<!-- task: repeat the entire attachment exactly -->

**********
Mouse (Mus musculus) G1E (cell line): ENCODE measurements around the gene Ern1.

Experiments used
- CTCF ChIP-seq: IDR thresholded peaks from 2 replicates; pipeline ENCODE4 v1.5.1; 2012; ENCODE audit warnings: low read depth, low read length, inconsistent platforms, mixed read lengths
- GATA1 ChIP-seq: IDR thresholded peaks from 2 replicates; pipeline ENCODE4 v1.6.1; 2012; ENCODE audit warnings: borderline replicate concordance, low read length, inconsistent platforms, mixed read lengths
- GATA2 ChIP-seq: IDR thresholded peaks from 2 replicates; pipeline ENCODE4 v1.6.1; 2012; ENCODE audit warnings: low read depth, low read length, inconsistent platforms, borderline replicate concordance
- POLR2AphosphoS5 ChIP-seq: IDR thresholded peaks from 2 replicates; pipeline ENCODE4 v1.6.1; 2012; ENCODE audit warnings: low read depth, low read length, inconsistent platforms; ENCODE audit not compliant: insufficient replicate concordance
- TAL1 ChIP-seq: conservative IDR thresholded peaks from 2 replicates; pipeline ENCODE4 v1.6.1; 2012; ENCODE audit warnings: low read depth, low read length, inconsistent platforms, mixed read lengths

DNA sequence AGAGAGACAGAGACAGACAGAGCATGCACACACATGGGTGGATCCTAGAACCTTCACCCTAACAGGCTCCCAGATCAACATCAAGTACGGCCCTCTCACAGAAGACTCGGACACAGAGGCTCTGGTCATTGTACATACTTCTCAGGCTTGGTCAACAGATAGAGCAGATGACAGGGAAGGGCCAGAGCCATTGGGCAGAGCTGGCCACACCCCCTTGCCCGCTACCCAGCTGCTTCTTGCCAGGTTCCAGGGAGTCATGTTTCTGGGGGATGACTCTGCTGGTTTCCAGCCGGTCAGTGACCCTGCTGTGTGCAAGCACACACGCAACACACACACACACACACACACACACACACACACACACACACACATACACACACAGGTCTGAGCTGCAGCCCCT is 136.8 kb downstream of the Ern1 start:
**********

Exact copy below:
Mouse (Mus musculus) G1E (cell line): ENCODE measurements around the gene Ern1.

Experiments used
- CTCF ChIP-seq: IDR thresholded peaks from 2 replicates; pipeline ENCODE4 v1.5.1; 2012; ENCODE audit warnings: low read depth, low read length, inconsistent platforms, mixed read lengths
- GATA1 ChIP-seq: IDR thresholded peaks from 2 replicates; pipeline ENCODE4 v1.6.1; 2012; ENCODE audit warnings: borderline replicate concordance, low read length, inconsistent platforms, mixed read lengths
- GATA2 ChIP-seq: IDR thresholded peaks from 2 replicates; pipeline ENCODE4 v1.6.1; 2012; ENCODE audit warnings: low read depth, low read length, inconsistent platforms, borderline replicate concordance
- POLR2AphosphoS5 ChIP-seq: IDR thresholded peaks from 2 replicates; pipeline ENCODE4 v1.6.1; 2012; ENCODE audit warnings: low read depth, low read length, inconsistent platforms; ENCODE audit not compliant: insufficient replicate concordance
- TAL1 ChIP-seq: conservative IDR thresholded peaks from 2 replicates; pipeline ENCODE4 v1.6.1; 2012; ENCODE audit warnings: low read depth, low read length, inconsistent platforms, mixed read lengths

DNA sequence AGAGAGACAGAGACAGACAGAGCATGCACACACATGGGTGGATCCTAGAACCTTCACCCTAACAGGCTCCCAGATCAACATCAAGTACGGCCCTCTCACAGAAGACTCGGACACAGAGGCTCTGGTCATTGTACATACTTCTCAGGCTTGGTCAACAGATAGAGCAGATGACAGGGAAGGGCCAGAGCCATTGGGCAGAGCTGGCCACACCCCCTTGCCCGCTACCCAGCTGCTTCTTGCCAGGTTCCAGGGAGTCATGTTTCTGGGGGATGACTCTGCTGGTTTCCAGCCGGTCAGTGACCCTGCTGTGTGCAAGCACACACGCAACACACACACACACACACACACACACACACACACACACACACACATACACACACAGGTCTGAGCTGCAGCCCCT is 136.8 kb downstream of the Ern1 start: